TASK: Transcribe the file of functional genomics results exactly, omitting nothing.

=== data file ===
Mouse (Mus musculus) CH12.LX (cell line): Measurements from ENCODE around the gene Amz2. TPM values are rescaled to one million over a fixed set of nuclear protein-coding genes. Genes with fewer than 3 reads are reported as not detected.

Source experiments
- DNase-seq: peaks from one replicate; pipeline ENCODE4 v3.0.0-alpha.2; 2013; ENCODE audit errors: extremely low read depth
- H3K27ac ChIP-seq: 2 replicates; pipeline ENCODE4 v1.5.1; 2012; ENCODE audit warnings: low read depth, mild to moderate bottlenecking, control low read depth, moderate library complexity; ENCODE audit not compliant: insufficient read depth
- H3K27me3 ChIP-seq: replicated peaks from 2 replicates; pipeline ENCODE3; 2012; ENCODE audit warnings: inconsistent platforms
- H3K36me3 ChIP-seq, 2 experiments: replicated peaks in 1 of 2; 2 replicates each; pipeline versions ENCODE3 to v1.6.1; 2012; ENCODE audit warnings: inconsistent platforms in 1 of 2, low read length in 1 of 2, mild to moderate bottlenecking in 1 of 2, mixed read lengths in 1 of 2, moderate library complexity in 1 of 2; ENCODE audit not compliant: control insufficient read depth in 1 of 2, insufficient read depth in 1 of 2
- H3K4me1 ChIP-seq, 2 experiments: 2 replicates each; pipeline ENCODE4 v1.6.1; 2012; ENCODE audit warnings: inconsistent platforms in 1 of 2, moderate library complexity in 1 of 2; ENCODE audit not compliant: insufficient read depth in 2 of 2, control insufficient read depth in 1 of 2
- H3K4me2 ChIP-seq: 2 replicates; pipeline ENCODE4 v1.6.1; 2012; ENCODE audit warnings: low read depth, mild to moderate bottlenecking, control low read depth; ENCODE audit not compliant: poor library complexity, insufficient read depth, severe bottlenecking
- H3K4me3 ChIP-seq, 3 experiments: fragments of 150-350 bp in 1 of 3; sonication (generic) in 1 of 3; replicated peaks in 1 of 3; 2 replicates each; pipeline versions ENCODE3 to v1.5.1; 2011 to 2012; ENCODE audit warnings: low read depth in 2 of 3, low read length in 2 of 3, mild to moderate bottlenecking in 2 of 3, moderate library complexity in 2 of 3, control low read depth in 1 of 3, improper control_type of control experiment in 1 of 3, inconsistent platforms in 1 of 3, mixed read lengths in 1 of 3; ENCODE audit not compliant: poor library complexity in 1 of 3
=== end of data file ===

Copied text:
Mouse (Mus musculus) CH12.LX (cell line): Measurements from ENCODE around the gene Amz2. TPM values are rescaled to one million over a fixed set of nuclear protein-coding genes. Genes with fewer than 3 reads are reported as not detected.

Source experiments
- DNase-seq: peaks from one replicate; pipeline ENCODE4 v3.0.0-alpha.2; 2013; ENCODE audit errors: extremely low read depth
- H3K27ac ChIP-seq: 2 replicates; pipeline ENCODE4 v1.5.1; 2012; ENCODE audit warnings: low read depth, mild to moderate bottlenecking, control low read depth, moderate library complexity; ENCODE audit not compliant: insufficient read depth
- H3K27me3 ChIP-seq: replicated peaks from 2 replicates; pipeline ENCODE3; 2012; ENCODE audit warnings: inconsistent platforms
- H3K36me3 ChIP-seq, 2 experiments: replicated peaks in 1 of 2; 2 replicates each; pipeline versions ENCODE3 to v1.6.1; 2012; ENCODE audit warnings: inconsistent platforms in 1 of 2, low read length in 1 of 2, mild to moderate bottlenecking in 1 of 2, mixed read lengths in 1 of 2, moderate library complexity in 1 of 2; ENCODE audit not compliant: control insufficient read depth in 1 of 2, insufficient read depth in 1 of 2
- H3K4me1 ChIP-seq, 2 experiments: 2 replicates each; pipeline ENCODE4 v1.6.1; 2012; ENCODE audit warnings: inconsistent platforms in 1 of 2, moderate library complexity in 1 of 2; ENCODE audit not compliant: insufficient read depth in 2 of 2, control insufficient read depth in 1 of 2
- H3K4me2 ChIP-seq: 2 replicates; pipeline ENCODE4 v1.6.1; 2012; ENCODE audit warnings: low read depth, mild to moderate bottlenecking, control low read depth; ENCODE audit not compliant: poor library complexity, insufficient read depth, severe bottlenecking
- H3K4me3 ChIP-seq, 3 experiments: fragments of 150-350 bp in 1 of 3; sonication (generic) in 1 of 3; replicated peaks in 1 of 3; 2 replicates each; pipeline versions ENCODE3 to v1.5.1; 2011 to 2012; ENCODE audit warnings: low read depth in 2 of 3, low read length in 2 of 3, mild to moderate bottlenecking in 2 of 3, moderate library complexity in 2 of 3, control low read depth in 1 of 3, improper control_type of control experiment in 1 of 3, inconsistent platforms in 1 of 3, mixed read lengths in 1 of 3; ENCODE audit not compliant: poor library complexity in 1 of 3